To test the capabilities of the system for imaging biological tissues in vivo, we imaged the eyes of Long Evans rats (body weight: 600 g, Charles Rivers). The animals were anesthetized by intraperitoneal (IP) injection of a cocktail containing Ketamine (54 mg/kg body weight) and Xylazine (6 mg/kg body weight). Then we dilated the rats’ pupils with 0.5% tropicamide ophthalmic solution. Artificial tears were applied to the animals’ eyes every 2 min to prevent dehydration of the cornea and cataract formation. After anesthetization, the rats were restrained in an animal mount, which was fixed on a five-axis platform. All experiments were performed in compliance with the guidelines of the Florida International University’s Institutional Animal Care and Use Committee.
Figure 3 shows the simultaneously acquired OCT and PAM images of a rat eye. Figure 3(a) shows the OCT fundus images generated from the acquired 3D OCT dataset . Figure 3(b) shows the maximum-amplitude projection (MAP) of the photoacoustic dataset. Both 3D datasets consist of A-lines (depth scans) covering a retinal area of . Since both OCT and PAM images are generated from the same group of photons, they are automatically and precisely registered in the lateral directions, which is evidenced in the figure. The lateral positions of each pixel of OCT and PAM image are determined by the scanning of the light pulse. Each light pulse contributes to both one A-line of OCT and one A-line of PAM.
We can see that the projected OCT and PAM images show significantly different features of the retina, although the corresponding signals were generated from the same group of photons. The OCT fundus image shows clearly the structure of the major retinal blood vessels, while the contrast of these blood vessels to the background of the PAM image is so small that they are barely recognizable. In the projected PAM image, we also see thinner blood vessel-like shadows in areas between the major retinal blood vessels, and these shadows are absent in the OCT fundus image. Our previous retinal imaging results of pigmented rats with visible light PAM have shown that except the retinal blood vessels, the photoacoustic signals also come from melanin in the RPE cells. In the current PAM image, if the photoacoustic signals come from the RPE layer as in the case of visible light PAM, one would expect that the shadows are casted by the retinal vessels because only the retinal vessels are in front of the RPE layer and can block the illuminating light. However, in the wavelength range of the light source, the light absorption by hemoglobin in the retinal vessels is weak. As a result, although the major light absorbers are melanin either in the RPE cells or in the choroid, the shadows were unlikely casted by the small retinal vessels.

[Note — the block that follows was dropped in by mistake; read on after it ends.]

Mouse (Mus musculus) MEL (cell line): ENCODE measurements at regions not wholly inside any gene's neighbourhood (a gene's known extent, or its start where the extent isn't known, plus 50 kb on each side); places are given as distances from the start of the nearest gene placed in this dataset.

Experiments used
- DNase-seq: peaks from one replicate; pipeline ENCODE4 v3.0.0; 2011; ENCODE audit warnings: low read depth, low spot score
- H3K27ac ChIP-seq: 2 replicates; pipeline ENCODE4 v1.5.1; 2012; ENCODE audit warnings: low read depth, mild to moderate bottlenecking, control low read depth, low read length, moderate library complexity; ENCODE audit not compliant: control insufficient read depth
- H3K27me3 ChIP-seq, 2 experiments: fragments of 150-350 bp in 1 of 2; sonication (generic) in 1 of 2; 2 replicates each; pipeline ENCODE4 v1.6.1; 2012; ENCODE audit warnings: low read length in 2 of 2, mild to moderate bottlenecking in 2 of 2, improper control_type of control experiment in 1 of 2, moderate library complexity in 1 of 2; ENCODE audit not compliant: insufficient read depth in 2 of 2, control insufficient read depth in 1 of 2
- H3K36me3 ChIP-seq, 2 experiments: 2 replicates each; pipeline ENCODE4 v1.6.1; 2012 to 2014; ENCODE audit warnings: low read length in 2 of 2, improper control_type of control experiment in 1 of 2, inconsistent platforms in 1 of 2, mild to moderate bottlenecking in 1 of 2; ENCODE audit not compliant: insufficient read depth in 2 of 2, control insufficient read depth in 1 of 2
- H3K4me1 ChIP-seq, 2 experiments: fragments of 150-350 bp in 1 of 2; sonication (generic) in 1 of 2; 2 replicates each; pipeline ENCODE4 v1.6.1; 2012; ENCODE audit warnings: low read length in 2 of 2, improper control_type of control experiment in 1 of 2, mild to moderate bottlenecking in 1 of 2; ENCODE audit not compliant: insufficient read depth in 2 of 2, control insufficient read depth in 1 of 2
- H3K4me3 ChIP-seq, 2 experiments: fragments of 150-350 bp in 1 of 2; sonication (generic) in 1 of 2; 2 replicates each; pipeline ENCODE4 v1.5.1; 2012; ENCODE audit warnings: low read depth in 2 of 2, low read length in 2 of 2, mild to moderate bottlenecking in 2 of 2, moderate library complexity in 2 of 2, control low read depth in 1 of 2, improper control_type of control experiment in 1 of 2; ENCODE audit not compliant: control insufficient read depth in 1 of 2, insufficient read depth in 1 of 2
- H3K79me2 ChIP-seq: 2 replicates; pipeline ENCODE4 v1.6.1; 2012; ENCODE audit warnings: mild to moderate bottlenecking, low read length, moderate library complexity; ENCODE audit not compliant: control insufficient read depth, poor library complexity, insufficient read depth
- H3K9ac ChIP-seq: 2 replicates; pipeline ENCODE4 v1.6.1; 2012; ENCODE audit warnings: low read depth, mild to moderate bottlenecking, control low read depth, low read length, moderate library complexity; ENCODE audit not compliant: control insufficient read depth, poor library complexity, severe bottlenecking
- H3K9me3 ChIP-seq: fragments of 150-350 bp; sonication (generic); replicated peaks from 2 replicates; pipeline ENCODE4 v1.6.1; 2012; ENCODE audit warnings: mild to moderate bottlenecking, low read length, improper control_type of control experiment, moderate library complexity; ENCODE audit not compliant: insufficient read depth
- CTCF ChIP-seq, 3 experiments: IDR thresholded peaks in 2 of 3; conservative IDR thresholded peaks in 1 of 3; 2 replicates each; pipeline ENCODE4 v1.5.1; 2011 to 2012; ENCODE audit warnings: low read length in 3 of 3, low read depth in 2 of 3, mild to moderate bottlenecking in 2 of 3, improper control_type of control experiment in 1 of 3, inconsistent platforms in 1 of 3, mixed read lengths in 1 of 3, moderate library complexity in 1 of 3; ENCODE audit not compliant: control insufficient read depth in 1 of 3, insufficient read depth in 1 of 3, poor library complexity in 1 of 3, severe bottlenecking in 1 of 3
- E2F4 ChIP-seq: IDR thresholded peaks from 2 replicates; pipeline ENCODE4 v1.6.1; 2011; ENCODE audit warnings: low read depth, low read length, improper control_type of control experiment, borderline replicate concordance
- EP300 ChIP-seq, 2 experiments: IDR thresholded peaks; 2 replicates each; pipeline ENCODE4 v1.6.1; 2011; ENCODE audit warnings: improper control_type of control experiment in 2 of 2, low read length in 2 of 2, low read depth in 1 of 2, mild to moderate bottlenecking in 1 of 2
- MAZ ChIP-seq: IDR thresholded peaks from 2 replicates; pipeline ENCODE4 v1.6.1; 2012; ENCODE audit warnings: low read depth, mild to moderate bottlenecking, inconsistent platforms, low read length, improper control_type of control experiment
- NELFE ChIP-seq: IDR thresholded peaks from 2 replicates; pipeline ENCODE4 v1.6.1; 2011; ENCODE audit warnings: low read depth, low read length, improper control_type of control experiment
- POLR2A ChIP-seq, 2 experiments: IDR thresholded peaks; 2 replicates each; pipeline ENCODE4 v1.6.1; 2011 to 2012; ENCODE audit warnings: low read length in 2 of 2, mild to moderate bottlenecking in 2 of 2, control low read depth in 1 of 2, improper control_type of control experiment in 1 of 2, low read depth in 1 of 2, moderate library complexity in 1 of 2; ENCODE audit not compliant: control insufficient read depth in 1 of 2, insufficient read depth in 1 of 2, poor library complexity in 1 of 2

A careful analysis of the B-scan images of OCT and PAM indicated that the shadows are corresponding to the locations of choroidal vessels, as shown in Fig. 4. The simultaneously acquired OCT [Fig. 4(a)] and PAM [Fig. 4(b)] B-scan images, each of 2048 A-lines, clearly show that the shadows in the PAM image correspond well with choroidal vessels in the OCT image [Fig. 4, vertical lines]. A shadow casted by a retinal blood vessel [Fig. 4(a), red arrow] also casted a shadow in the PAM image.
To further verify that many of the shadows in the PAM image were choroidal vessels, we performed histological analysis on one of the rat eyes. Cross-sections of the eye were obtained with a cryostat. From the histological image [Fig. 5(a)], it is clear that the concentration of melanin in the choroid is much higher than that in the RPE, indicating that choroidal melanin contributes much more to the absorption contrast than the RPE melanin in PAM images. The absence of melanin in choroidal blood vessels and concentrated melanin in the surrounding tissue should produce high contrast images in PAM with weak absorption at the sites where the choroidal blood vessels locate and much stronger signal in surrounding tissue. These features are in good agreement with the weak signals of blood vessels in photoacoustic image. In addition, the choroidal blood vessels in the histological image [Fig. 5(a), red arrows] match well the choroidal vessels in the OCT cross-sectional image [Fig. 5(b), red arrows]. These results provide strong evidence that the shadows in PAM image are the distribution of choroidal blood vessels.